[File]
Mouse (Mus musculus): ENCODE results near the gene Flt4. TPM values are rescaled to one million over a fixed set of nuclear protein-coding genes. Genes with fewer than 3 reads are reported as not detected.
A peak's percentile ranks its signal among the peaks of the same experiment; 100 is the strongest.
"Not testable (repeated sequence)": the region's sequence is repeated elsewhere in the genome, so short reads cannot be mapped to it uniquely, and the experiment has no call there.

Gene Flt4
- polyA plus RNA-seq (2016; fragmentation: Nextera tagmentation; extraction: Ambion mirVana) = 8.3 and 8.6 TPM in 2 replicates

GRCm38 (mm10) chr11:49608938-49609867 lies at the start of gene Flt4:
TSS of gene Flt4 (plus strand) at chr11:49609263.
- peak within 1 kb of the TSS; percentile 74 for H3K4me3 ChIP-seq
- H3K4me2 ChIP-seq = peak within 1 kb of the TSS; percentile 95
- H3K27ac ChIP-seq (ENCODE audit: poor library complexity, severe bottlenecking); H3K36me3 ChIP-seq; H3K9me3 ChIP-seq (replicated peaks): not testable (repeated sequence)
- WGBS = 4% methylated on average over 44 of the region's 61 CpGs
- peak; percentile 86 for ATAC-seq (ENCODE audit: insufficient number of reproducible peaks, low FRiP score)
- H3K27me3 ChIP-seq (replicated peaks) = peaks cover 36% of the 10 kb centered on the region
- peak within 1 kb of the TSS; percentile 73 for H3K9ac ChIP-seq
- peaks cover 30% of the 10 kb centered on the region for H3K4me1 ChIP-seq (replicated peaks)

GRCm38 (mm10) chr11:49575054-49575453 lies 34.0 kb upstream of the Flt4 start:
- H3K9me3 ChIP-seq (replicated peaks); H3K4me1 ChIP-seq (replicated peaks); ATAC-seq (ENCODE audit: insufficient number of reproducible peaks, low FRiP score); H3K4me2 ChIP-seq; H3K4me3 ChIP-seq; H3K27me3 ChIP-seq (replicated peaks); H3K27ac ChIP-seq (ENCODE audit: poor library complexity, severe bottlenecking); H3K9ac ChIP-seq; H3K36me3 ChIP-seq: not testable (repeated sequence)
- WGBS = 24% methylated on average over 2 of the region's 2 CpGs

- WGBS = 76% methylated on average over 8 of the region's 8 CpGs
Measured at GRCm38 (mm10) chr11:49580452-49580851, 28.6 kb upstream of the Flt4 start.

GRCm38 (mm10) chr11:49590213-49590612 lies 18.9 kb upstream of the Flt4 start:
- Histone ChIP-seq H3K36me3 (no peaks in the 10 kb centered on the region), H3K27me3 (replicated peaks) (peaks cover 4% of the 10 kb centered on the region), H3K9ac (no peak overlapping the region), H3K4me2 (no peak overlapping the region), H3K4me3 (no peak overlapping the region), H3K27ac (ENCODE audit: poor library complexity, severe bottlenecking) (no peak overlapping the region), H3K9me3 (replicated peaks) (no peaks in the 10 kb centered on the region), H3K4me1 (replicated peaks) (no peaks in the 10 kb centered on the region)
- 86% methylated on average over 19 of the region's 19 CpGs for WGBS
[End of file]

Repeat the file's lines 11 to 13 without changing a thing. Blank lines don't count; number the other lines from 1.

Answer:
- WGBS = 4% methylated on average over 44 of the region's 61 CpGs
- peak; percentile 86 for ATAC-seq (ENCODE audit: insufficient number of reproducible peaks, low FRiP score)
- H3K27me3 ChIP-seq (replicated peaks) = peaks cover 36% of the 10 kb centered on the region